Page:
Paul Burka

The dean of the Capitol press corps, senior executive editor Paul Burka joined the staff of Texas Monthly one year after the magazine’s founding, in 1973. For nearly forty years he has led the magazine’s political coverage and spearheaded its storied roundup of the Best and Worst Legislators each biennium. A lifelong Texan, he was born in Galveston, graduated from Rice University with a B.A. in history, and received a J.D. from the University of Texas School of Law.

Burka is a member of the State Bar of Texas and spent five years as an attorney with the Texas Legislature, where he served as counsel to the Senate Natural Resources Committee.

Burka won a National Magazine Award for reporting excellence in 1985 and the American Bar Association’s Silver Gavel Award. He is a member of the Texas Institute of Letters and teaches at the Lyndon B. Johnson School of Public Affairs at the University of Texas at Austin. He is also a frequent guest discussing politics on national news programs on MSNBC, Fox, NBC, and CNN.

Stories

The Ten Best and (Groan) The Ten Worst Legislators

We just rate them. You voted for them.

The Bloody Billion

Oh, how our legislators are moaning and groaning as they try to cut the state budget. But we’ve slashed, chopped, trimmed, pared, and whittles our way through it—and save $1 billion. It wasn’t that hard. Really.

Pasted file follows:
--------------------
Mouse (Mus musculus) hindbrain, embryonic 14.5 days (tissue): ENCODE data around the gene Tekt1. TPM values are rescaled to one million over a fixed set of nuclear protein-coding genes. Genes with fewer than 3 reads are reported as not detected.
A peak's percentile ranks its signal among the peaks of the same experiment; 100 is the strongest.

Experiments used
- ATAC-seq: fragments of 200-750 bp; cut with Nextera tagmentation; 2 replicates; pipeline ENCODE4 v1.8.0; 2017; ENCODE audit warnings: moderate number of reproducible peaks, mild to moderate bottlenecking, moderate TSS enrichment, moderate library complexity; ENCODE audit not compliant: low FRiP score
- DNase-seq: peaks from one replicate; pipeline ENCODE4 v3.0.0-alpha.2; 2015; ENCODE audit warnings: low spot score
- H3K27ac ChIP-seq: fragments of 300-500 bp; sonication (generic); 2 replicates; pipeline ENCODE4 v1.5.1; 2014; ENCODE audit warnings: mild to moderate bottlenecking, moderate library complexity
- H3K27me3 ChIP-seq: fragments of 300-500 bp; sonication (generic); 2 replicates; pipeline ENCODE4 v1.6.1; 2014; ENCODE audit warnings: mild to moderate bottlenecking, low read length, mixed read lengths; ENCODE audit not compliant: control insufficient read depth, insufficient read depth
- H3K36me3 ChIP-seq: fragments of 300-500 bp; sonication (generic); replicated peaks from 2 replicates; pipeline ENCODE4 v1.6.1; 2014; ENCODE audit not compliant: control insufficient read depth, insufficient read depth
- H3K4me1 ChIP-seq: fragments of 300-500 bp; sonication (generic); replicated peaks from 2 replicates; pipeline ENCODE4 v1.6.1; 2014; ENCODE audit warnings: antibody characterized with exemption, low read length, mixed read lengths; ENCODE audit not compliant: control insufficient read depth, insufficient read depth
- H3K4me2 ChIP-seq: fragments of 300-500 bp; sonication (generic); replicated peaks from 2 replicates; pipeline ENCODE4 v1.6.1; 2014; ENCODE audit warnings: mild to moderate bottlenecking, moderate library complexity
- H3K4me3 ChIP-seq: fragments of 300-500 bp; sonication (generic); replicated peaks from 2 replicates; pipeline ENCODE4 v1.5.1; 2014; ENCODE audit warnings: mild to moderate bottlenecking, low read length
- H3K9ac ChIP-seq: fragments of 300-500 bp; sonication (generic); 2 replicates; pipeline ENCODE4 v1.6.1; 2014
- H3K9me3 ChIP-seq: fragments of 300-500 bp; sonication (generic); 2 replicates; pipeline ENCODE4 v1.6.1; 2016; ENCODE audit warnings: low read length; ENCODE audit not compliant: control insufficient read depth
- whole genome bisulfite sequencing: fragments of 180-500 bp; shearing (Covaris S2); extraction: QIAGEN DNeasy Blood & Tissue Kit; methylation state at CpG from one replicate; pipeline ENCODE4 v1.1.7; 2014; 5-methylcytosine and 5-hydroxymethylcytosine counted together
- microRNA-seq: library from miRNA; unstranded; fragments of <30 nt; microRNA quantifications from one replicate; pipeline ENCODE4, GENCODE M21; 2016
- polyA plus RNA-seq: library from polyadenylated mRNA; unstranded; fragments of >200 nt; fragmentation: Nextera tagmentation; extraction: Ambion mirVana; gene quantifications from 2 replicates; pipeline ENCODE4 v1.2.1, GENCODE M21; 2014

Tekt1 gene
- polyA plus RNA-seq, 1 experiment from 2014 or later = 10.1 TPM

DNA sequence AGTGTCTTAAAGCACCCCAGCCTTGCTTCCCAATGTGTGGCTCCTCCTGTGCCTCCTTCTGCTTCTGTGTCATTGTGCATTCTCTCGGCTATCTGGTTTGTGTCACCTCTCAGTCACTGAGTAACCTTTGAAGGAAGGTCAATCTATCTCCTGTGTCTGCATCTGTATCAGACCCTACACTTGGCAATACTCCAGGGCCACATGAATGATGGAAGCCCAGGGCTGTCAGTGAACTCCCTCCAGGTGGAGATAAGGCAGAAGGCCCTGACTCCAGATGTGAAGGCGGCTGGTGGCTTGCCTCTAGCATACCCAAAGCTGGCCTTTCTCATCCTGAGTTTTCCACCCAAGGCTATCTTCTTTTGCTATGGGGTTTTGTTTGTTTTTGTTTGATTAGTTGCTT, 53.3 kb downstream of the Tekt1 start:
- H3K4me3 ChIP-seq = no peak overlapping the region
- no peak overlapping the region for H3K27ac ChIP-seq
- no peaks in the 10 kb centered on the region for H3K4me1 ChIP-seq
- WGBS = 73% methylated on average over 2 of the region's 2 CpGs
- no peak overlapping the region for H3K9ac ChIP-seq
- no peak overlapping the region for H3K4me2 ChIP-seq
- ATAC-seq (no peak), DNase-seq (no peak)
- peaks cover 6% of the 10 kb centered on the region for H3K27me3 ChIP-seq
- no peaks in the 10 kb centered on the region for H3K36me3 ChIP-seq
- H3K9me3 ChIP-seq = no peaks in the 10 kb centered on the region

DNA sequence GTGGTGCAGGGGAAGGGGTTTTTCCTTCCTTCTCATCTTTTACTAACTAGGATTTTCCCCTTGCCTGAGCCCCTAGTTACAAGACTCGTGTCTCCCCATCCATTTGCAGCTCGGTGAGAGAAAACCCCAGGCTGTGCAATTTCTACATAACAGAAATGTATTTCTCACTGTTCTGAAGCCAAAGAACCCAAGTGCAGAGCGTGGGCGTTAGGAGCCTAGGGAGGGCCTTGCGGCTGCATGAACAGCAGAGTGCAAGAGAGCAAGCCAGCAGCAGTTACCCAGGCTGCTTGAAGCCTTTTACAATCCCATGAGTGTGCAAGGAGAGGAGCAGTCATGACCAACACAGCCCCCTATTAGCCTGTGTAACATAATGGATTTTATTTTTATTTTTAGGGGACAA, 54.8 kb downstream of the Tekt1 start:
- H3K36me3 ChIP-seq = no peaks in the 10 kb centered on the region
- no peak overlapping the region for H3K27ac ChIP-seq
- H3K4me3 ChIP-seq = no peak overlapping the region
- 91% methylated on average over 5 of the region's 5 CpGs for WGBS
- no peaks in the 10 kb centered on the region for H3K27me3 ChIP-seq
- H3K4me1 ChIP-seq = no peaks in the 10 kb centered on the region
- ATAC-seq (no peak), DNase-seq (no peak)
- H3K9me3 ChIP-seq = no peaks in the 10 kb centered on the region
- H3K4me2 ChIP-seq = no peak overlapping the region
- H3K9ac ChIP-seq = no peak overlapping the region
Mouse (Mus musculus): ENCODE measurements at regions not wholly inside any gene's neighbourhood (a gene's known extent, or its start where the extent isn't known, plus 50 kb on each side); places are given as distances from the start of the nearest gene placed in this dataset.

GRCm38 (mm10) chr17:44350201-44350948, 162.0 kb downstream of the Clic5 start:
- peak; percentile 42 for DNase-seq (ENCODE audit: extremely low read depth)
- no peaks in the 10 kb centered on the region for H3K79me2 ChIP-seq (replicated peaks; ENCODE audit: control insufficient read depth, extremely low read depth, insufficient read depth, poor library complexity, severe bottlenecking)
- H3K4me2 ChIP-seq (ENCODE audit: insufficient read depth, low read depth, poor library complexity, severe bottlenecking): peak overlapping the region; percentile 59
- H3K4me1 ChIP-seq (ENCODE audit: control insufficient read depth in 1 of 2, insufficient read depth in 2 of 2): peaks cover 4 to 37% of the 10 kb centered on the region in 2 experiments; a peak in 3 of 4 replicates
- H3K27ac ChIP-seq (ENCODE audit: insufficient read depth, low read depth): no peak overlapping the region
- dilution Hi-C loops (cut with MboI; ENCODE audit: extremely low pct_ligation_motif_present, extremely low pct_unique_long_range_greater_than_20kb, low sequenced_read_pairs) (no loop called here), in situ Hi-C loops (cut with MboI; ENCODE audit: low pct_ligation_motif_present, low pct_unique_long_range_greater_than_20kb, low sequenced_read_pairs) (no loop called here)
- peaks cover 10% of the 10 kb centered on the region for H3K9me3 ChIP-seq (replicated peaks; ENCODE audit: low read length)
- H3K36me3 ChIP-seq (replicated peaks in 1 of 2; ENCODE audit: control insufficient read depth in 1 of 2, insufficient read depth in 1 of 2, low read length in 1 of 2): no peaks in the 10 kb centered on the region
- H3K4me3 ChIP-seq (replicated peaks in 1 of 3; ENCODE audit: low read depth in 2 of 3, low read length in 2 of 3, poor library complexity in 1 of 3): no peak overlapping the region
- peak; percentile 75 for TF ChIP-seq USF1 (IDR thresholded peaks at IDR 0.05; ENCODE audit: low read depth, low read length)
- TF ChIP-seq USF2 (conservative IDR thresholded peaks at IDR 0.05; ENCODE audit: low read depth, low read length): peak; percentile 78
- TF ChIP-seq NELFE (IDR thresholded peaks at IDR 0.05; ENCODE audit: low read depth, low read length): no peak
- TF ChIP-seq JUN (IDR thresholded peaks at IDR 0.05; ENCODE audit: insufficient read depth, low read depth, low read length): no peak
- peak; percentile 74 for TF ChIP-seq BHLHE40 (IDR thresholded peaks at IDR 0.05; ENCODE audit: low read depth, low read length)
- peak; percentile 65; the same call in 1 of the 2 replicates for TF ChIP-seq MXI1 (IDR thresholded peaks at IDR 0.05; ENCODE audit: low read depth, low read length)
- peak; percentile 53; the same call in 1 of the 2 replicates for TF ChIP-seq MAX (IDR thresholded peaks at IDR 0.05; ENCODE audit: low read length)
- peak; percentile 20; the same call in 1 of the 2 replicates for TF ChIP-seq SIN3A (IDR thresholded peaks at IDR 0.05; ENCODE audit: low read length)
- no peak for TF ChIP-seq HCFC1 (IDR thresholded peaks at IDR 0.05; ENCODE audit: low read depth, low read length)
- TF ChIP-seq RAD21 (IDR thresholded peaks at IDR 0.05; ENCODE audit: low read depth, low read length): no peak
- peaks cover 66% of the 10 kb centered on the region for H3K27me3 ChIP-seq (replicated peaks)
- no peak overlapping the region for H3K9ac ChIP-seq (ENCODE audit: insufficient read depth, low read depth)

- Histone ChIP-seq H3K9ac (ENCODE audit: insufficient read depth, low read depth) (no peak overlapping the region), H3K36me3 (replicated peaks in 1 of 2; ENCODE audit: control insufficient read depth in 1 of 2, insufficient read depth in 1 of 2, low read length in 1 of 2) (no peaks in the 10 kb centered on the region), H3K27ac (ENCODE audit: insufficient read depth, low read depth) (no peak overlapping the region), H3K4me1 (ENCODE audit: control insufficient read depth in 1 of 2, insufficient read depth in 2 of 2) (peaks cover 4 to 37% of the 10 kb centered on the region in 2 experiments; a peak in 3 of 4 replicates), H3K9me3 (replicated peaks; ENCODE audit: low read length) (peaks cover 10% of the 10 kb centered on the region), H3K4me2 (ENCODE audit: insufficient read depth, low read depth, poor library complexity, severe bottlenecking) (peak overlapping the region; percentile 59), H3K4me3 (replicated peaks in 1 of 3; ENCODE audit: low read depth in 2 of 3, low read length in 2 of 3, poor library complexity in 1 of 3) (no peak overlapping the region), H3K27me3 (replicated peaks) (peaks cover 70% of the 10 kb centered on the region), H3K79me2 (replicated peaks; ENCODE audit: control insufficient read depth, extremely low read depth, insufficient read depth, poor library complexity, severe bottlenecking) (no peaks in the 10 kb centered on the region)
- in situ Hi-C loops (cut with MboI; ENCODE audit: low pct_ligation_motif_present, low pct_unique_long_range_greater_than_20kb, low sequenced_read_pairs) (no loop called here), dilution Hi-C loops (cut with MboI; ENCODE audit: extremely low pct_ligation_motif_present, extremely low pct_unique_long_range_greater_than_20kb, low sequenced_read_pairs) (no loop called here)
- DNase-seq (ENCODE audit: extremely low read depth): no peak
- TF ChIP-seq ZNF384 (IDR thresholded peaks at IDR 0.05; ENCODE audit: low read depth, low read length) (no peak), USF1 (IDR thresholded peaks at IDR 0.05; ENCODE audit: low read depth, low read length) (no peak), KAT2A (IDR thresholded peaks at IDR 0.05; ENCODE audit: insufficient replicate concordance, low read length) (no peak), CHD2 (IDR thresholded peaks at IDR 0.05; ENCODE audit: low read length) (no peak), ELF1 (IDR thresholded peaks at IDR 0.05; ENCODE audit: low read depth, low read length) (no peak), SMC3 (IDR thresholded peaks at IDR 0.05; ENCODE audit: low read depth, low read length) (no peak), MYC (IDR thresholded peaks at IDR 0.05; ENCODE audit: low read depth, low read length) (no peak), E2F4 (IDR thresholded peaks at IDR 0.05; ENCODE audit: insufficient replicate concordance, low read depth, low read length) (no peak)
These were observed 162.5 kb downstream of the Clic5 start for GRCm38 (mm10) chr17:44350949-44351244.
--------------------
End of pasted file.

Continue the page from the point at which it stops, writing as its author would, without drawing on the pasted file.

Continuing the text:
Why They Won

The inside skinny on the elections.

Texas Primer: The Permanent University Fund

In 1883 the University of Texas got stuck with two million acres of West Texas scrubland. Then it hit oil, and the money started rolling in.

Great Moments In Republican History

How Texas became a two=party state in spite of the GOP.

The Man in the Black Hat, Part Two

With the help of a friendly banker and some friendlier politicians, Clinton Manges conquered might Mobil Oil and saved his empire. But not for long—it’s in jeopardy again.

The Man in the Black Hat

Clinton Manges built his empire on brushland and oil wells, political contributions and lawsuits. His influence extends to the state capitol and oil company boardrooms. To get where he is, he studied under three masters of South Texas.

Come On, Walter—Smile!

Austin’s Roy Spence parlayed his success in Mark White’s campaign into a job selling Walter Mondale to the American people.

Grande Dame of the Gulf

She may be past her prime, but Galveston still clings to her aristocratic heritage and her precarious place on the sand.

Grande Dame of the Gulf

She may be past her prime, but Galveston still clings to her aristocratic heritage and her precarious place on the sand.

The Ten Best and The Ten Worst Legislators

We just rate them. You voted for them.

Mark White’s Coming-Out Party

The new governor’s first hundred days were great theater, but now come taxes.

Mark White’s Coming-Out Party

The new governor’s first hundred days were great theater, but now come taxes.

Texas Primer: The Farm-to-Market Road

The last best way to see the real Texas.

Texas Primer: The Farm-to-Market Road

The last best way to see the real Texas.

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